TORONTO (Reuters) - When Sean Miller was 14, a virus left him paralyzed for about a year. Depression, he says, was much worse.
"I would have taken paralysis any day over depression," Miller said of his last of several depressive episodes, which left him fearful, anxious and suicidal for most of his late 30s and unable to find relief through medication, psychiatry, electro-shock treatment or meditative therapy.
"Nothing worked," he said. "Nothing worked for four and a half years."
Today, Miller describes himself as happy. He credits deep brain stimulation (DBS).
Miller participated in a Toronto-based clinical trial, published online this week in Biological Psychiatry, which showed that electrical currents sent by electrodes implanted in the brain and controlled by a pacemaker in the chest resulted in a significant reduction in depression in 60 percent of patients who had not responded to more conventional treatments.
"These patients are really the most severe cases that have really been resistant to other forms of therapy," said Dr. Andres Lozano, a Toronto neurosurgeon and lead author of the study. Qualifying participants had failed at least four previous treatments for clinical depression and tested in the severe range on the Hamilton Depression Rating Scale. DBS was considered a success if a patient reduced their Hamilton score by half, as 60 percent did; all but two of the remaining patients in the trial showed some response and reduced their score by less than 50 percent, while two showed no response.
"This represents quite a striking improvement in this patient population that has really failed everything else," Lozano said.
The device sends continuous pulses of electrical stimulation, 24 hours a day, to an area in the brain's frontal cortex called the subgenual cingulate region. The region is associated with feelings of sadness, Lozano said, and brain imaging has shown that it is overactive in clinically depressed patients, which then affects other areas of the brain that control things like sleep, appetite, mood and motivation. "Dysfunction in this area, we think, causes widespread dysfunction in the brain," he said.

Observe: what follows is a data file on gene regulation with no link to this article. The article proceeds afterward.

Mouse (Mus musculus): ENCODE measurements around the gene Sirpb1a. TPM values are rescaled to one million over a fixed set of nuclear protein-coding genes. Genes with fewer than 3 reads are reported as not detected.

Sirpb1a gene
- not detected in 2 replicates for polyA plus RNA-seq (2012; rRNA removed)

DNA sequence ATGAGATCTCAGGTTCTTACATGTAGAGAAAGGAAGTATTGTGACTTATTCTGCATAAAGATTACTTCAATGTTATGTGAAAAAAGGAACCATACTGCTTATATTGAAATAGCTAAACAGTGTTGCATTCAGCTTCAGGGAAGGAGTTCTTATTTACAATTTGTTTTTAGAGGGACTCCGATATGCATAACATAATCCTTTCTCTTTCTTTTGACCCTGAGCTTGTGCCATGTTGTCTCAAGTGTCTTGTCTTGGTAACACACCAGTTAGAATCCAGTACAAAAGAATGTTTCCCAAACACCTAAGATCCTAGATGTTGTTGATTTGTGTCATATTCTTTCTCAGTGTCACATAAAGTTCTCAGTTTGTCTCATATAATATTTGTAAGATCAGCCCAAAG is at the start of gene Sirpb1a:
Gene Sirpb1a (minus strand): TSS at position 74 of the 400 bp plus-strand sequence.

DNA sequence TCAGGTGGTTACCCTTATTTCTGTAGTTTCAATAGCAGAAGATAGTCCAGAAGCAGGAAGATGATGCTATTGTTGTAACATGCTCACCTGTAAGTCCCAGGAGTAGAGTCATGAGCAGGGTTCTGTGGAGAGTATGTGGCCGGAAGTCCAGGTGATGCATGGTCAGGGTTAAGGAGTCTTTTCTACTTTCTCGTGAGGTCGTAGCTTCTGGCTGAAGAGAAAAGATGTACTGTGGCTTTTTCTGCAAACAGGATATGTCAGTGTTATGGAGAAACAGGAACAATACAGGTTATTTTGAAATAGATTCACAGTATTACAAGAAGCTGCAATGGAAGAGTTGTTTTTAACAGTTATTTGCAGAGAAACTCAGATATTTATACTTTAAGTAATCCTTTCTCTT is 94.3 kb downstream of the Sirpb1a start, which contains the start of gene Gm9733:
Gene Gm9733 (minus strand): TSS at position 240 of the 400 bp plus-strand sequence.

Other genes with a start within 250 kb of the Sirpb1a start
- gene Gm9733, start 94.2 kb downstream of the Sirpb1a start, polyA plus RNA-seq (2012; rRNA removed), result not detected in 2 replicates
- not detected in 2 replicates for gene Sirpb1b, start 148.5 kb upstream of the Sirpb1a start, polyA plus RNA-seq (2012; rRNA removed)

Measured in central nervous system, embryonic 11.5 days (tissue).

The electrodes stimulate the subgenual cingulate region in order to reduce its hyperactivity, thereby reducing sadness and depression. It can take some time to find the correct current for each patient and if changes to the current's settings are required, the pacemaker can be controlled through the skin like changing channels on a television.
The treatment has been used in about 40,000 people worldwide on a different area of the brain to reduce tremors associated with Parkinson's, Lozano said. "For us, it has been a relatively straightforward transition from one disorder to the other."
Worldwide, 120 million people are depressed, Lozano said. In North America, about 5 percent of men and 9 percent of women suffer from clinical depression at any one time, and the lifetime incidence is 17 percent. Lozano said there are effective treatments for 80 percent of those patients but 10 to 20 percent need something else. The incidence of suicide for the latter group is high at about 15 percent.
Miller first became depressed in his early 20s, and then again at 27; the second bout of the disease, he says, occurred after he smoked a single marijuana joint while vacationing in Thailand, and was marked by anxiety and fear and brought about his first thoughts of suicide. In both cases, he was helped by antidepressants, though he experienced sexual side effects that led him to explore alternative therapies like meditation.